TERRITORY and Municipal Services wasp expert Dr Philip Spradbery is giving notice that the yellow jacketed menaces are entering their most aggressive time of year.
“During the queen-rearing season, which continues until late May, wasps vigorously forage for food to give the growing queens the protein they need, from insect prey to carrion, pet food and the meat and fish from barbecues and picnics,” Dr Spradbery said.
“At this time of year wasps are particularly aggressive. If their nest is disturbed they will attack to protect their queen and brood, using an alarm pheromone to recruit hundreds of defenders.
“Canberrans are warned to be very careful if wasps approach food and to be aware that the only effective way to reduce their numbers is to locate nests and get them treated.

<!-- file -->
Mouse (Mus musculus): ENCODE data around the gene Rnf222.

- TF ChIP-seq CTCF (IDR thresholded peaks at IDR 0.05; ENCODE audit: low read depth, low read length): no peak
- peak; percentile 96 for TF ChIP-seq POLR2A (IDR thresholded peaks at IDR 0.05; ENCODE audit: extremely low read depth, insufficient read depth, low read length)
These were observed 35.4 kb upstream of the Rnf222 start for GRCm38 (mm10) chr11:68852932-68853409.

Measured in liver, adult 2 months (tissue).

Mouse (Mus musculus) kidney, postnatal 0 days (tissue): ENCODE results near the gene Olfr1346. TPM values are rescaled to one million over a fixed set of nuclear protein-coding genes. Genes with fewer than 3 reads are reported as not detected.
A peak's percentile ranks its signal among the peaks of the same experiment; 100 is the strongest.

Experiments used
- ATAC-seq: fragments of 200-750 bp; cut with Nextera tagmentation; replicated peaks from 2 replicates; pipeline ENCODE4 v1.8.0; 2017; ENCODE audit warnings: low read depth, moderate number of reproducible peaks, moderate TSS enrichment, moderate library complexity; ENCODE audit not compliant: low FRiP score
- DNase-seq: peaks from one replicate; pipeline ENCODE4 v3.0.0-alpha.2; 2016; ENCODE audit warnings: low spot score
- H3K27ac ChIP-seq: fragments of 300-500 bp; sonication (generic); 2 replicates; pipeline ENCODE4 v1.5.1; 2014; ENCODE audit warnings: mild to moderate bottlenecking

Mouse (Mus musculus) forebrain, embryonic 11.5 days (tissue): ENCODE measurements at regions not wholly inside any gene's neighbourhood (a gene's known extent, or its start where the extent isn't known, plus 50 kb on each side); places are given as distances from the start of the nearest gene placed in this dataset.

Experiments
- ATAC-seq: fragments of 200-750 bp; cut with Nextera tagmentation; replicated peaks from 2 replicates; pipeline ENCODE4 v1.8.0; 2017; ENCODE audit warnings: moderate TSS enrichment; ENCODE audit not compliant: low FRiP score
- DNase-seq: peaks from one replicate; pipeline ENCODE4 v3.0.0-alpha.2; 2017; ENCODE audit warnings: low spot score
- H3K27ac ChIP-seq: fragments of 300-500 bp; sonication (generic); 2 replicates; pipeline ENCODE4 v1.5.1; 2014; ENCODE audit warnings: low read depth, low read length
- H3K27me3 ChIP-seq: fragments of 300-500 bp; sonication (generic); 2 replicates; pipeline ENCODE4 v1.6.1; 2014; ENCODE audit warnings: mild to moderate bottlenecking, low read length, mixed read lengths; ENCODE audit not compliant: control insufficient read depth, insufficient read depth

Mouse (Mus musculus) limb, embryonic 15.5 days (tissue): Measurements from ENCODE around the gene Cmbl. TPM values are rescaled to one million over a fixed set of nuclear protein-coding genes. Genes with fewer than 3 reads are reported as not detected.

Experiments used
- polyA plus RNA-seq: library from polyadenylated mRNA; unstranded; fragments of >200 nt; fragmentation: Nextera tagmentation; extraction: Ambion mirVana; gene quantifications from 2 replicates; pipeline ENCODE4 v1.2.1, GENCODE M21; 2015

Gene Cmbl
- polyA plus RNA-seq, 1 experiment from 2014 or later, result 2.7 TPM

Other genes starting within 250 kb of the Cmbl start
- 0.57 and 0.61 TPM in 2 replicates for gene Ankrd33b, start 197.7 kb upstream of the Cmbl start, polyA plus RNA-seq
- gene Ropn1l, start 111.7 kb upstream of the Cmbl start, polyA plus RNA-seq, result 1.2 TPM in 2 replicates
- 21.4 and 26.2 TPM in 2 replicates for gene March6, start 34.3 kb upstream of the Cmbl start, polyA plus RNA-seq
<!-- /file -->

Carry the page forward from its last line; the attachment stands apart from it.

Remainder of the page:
“Nests are rarely seen because they are built underground or in house structures like wall cavity and roof spaces. The signs of a wasp nest are the continuous flow of the striking black and yellow wasps flying in and out of the entrance hole to where the nest is hidden.”
If a nest is found, contact the European Wasp Hotline on 6162 1914 for advice. If you are stung, apply an ice pack to the area. If you experience difficulty breathing after being stung you may be having a severe allergic reaction and should seek medical attention.